Shuzo Fujimoto’s 100th Birthday

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Related people: Shuzo Fujimoto

Shuzo Fujimoto teaching at the Italian Origami Convention on 1988-11-01. Image from NOA magazine 166 (1989), received courtesy of Hitoshi Fujimoto.
Shuzo Fujimoto teaching at the Italian Origami Convention on 1988-11-01. Image from NOA magazine 166 (1989), received courtesy of Hitoshi Fujimoto.

Shuzo Fujimoto (藤本修三), a Japanese master of geometric origami, was born on October 27th, 1922, exactly a hundred years ago today. Fujimoto not only created a number of stunning models such as the fractal Hydrangea, the Fujimoto Cube, his Apple, or dozens of single-sheet stars, but was also a pioneer of origami tessellations as a genre, and of using the hex grid in general. He devised many useful geometric constructions in folding, and used mathematics as an origami design tool at a time when this was not a common approach yet.

Near the end of 2021, when I realized that 2022 would mark Fujimoto’s centenary, I set out to make this year the Year of Shuzo Fujimoto. Here is a short summary of what has happened since:

  • I learned a lot about Fujimoto’s life and wrote his biography which you can find at
  • The Catalog of Fujimoto’s Works (CFW) I created contains a listing of his models and assigns each a unique identifier, the CFW number, so that we can easily discuss even models that do not have any name. While still work in progress, it contains more than 400 designs already.
  • While working on CFW, I had to fold a number of Fujimoto’s models which involved reverse-engineering many since instructions found in his books are often very brief and skim over many intermediate steps.
  • Shuzo Fujimoto’s heirs, his children Hitoshi Fujimoto and Shumi Okada, agreed to have his five self-published books placed in the Public domain so that anyone can use them for any purpose. These books are now available online as PDF files (follow links from his biography page mentioned above).
  • On October 22nd, 2022, we held a big origami event which I organized together with Ilan Garibi and Guy Loel. Almost 200 people from all over the world attended. You can view the opening presentation and messages from some people who knew Fujimoto (David Brill, Satoko Saito, Tomoko Fuse, and Hitoshi Fujimoto) in this video: Fujimoto Centenary - Introduction.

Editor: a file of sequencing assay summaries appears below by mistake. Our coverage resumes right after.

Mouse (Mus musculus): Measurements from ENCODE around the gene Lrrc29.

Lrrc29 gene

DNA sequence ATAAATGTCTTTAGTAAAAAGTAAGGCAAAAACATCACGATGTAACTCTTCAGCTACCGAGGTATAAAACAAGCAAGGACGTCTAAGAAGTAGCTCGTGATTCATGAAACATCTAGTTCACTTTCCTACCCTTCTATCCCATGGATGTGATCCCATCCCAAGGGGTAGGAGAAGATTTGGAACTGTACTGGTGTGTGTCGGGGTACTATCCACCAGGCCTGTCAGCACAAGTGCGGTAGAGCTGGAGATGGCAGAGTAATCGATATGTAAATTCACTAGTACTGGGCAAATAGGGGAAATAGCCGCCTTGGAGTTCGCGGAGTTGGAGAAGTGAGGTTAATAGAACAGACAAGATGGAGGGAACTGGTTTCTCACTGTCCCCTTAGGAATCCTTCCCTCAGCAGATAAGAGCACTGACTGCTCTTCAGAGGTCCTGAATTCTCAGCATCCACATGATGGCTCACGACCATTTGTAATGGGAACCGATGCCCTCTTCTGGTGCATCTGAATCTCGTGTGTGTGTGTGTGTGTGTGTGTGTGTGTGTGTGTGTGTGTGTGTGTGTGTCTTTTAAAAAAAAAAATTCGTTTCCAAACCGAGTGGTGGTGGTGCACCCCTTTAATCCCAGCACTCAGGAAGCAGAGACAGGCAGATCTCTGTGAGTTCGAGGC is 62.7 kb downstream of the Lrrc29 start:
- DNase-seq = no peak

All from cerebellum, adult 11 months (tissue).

While the online meeting was in a way the pinnacle of celebrations of the Year of Shuzo Fujimoto, I have plans for further work:

  • Publishing pictures of more models
  • Preparing photo- or video-tutorials of some designs which are not so easy to fold based just on the books
  • Publishing more materials related to Fujimoto’s life. Apart from lots of pictures, articles, and other information I already received, people keep contacting me and presenting new and interesting information. Just yesterday I received never-seen-before pictures of models folded by Fujimoto himself from Roberto Morassi. There is still a treasure trove of information and artifacts waiting to be discovered. Translating the text of his books from Japanese may also yield interesting insights not apparent from just the pictures.
  • Continued work on the Catalog of Fujimoto’s Works
  • If time allows, I’d like to write some posts about Fujimoto’s work. One interesting subject could be reverse-engineering his tessellations based just on pictures, another describing how his hexagonal stars form a system of models built from largely interchangeable components.

PS: The secret “special helper” mentioned in my first post about Fujimoto’s centenary was Ilan Garibi. We wanted to keep the online meeting a surprise until we were sure we would be able to prepare an attractive agenda.